May 18, 2021

Our Insights

In the digital age we live in, we’re surrounded by thousands of voices and information sources on finances and investing. While this can be great in providing access to a wide range of financial research, it also poses threats when the information is misleading, biased, unsupported by facts or has a hidden agenda.

This has been especially so in the wake of the pandemic, with volatile markets, the continued rapid growth of cryptocurrency, international uncertainty and other evolving circumstances.

As media competed for attention and clicks, headlines and news articles often fuelled the fear amongst consumers and investors, much of which was unfounded.

Unfortunately, this play on emotions caused many investors to make rash and costly decisions which went against their long-term investment strategy.

So, here’s the questions to ask to separate the fake financial news from the news that will make an impact on your portfolio.

Who is the source?

Is the news article, report or study coming from a reputable financial expert, distinguished researcher or trustworthy platform? Or is it a blog article, Facebook post or YouTube video of a friend or individual with no credentials or evidence to support their statements?

Thanks to social media and the internet, everybody has the opportunity to voice their opinion, regardless of whether it’s based on facts or their individual viewpoint. So, always vet the author and publication yourself.

Furthermore, it can be easy to gravitate towards sources that reflect your own values and don’t challenge your viewpoints. Living in this echo chamber can be dangerous. It’s important to refer to a wide variety of sources to maintain objectivity and understand the bigger picture.

What is the news predicting?

Take every financial prediction with a grain of salt. There are thousands of 'predictions' on what will lead to investment success and failure, such as where to invest, what type of investment to make and when to buy or sell. The trick is to take advice from respected financial experts with a track record of success in investing, and those who have perhaps already been through similar financial events and recessions.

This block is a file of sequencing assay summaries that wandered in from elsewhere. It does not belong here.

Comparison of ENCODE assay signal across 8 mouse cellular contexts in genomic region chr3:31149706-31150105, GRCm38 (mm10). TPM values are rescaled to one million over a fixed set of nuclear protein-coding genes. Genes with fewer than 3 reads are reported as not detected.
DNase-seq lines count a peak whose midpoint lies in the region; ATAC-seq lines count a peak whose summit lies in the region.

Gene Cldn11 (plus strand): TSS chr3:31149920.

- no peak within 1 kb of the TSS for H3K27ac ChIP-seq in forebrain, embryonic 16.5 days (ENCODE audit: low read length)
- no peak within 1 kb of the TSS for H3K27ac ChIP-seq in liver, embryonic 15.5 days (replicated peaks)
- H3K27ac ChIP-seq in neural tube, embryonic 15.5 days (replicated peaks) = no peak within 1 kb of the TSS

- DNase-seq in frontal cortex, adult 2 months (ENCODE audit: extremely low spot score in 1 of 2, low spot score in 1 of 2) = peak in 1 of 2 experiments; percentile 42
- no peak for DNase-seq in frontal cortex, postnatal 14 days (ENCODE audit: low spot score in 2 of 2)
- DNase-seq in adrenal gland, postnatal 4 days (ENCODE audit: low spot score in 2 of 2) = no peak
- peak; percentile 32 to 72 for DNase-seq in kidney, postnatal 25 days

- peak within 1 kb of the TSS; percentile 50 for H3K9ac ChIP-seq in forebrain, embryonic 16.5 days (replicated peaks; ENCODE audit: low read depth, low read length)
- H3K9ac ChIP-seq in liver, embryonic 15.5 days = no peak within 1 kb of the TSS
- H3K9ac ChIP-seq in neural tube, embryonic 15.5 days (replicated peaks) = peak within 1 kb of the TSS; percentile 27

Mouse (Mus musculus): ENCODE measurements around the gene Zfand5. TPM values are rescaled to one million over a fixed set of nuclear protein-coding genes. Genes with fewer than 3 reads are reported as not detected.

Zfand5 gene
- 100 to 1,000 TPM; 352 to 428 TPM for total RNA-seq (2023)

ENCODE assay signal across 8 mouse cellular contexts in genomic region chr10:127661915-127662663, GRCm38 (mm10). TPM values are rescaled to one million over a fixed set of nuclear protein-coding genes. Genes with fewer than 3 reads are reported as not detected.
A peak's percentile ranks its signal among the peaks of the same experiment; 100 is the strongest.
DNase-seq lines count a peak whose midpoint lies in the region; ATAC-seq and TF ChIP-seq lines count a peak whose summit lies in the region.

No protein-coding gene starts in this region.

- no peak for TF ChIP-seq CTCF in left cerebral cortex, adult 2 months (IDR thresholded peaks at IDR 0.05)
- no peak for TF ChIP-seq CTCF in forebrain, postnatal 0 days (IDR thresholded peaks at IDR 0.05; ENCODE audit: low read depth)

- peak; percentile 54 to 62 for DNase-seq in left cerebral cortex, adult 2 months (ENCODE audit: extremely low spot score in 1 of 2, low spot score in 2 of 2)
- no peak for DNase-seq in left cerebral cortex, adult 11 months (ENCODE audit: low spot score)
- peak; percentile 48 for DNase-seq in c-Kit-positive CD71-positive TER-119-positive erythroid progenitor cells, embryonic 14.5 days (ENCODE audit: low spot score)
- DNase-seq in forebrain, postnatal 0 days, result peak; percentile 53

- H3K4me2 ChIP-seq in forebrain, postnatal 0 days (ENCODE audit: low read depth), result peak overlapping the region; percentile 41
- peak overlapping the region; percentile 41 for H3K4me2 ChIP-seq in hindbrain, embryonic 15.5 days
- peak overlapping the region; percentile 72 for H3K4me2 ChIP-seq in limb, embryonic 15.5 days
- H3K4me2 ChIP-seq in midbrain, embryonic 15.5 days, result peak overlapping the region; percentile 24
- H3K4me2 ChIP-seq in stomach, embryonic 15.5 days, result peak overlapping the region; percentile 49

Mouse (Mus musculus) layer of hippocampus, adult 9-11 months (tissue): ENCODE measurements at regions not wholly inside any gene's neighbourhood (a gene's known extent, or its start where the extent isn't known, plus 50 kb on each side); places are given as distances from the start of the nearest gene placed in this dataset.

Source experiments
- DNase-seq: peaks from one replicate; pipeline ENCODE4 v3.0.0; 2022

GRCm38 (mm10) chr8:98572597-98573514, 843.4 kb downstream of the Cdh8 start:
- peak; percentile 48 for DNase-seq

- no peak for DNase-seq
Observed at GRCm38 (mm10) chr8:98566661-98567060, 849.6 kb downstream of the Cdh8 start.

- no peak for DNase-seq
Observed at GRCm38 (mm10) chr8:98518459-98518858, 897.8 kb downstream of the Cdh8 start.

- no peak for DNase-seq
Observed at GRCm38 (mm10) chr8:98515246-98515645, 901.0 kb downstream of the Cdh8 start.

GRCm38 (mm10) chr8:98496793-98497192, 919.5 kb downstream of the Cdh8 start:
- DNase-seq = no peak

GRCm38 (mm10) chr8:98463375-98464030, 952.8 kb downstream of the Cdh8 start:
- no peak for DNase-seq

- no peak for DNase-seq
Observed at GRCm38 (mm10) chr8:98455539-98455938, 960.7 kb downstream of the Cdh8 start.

Be especially weary of articles which predict market fluctuations. No matter how much data you have, nobody can foresee a sudden market crash or rise. And remember, short-term predictions certainly shouldn't influence your long-term strategy, because some level of volatility is a normal part of the market and investing process. 

How is the information framed?

Language is a powerful tool that can make something rather ordinary suddenly catch your attention, especially when it comes to data points and events in the market. So, consider the context of any 'rare' events or trends that are being reported. 

This also goes for news articles that reference statistics and reports. While the report itself may be legitimate, a shocking statistic may only be based on a small sample size, or a bold statement could be coming from a study that's preliminary. It's important to know ALL the details before you react to a figure without context or a conclusion that's been oversimplified by the publication. 

Is the information relevant to you?

Whether or not the news is credible, if it isn’t relevant or directly helpful to your situation, it’s still not for you. For example, if you’re a long-term investor, there’s no need to focus on the short-term fluctuations of the market.

The relevancy of financial news also depends on its timeline. A headline may be shocking, but it also might just be trending for a few days before the next big financial story comes along. So ask yourself, is the news reporting on a short-term event or a long term trend? How relevant will this information be in three months, three years or thirty years time? 

Have you sought professional financial and investment advice?

Don’t make decisions solely based on the information you read. A wealth expert can help you make educated choices suited to your unique strategy and financial goals.

Talk to the team at Calder Wealth Management. Call us on (08) 8373 3333 to schedule your free initial appointment.

Written by James Herriman at Calder Wealth Management.

This is general advice only and does not take into account your financial circumstances, needs and objectives. Before making any decision based on this document, you should assess your own circumstances or seek advice from a financial adviser and seek tax advice from a registered tax agent. Information is current at the date of issue and may change.